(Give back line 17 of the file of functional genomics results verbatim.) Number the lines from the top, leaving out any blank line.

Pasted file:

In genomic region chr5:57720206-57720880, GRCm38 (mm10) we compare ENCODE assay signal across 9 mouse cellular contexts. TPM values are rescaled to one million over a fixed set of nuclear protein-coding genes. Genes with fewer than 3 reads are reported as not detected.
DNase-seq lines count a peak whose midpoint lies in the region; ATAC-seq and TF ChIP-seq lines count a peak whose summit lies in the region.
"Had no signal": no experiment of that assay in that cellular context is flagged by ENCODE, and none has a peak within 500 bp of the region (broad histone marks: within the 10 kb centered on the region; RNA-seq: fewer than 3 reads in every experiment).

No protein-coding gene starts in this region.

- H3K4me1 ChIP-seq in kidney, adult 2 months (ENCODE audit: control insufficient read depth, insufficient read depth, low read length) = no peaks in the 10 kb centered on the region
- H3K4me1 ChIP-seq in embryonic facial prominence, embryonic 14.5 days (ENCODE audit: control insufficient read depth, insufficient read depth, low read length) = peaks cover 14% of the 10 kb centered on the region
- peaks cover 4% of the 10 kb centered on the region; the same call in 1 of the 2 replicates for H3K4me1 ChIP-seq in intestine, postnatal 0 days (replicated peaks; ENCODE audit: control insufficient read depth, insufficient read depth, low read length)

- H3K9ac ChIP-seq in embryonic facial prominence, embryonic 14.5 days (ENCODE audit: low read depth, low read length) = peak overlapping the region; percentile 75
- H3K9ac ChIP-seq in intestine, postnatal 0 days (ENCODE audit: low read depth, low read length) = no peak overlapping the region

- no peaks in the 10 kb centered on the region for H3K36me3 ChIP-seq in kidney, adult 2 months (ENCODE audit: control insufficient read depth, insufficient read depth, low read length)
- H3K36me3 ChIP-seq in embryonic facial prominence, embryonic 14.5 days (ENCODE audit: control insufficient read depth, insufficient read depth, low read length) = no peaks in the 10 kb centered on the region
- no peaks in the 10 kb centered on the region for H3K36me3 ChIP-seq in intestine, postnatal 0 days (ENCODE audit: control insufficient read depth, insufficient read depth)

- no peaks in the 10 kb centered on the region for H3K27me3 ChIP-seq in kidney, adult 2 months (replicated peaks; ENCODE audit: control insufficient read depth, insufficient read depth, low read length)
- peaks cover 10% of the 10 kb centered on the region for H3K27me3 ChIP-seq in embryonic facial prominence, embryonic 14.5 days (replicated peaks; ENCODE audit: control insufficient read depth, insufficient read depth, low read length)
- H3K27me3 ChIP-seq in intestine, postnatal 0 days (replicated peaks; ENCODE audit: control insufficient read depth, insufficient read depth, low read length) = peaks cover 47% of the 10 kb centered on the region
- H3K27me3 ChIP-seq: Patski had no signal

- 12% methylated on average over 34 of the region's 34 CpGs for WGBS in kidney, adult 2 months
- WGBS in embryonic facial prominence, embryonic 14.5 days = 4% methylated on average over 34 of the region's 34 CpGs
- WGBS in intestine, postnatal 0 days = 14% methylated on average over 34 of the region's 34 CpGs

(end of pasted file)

- 12% methylated on average over 34 of the region's 34 CpGs for WGBS in kidney, adult 2 months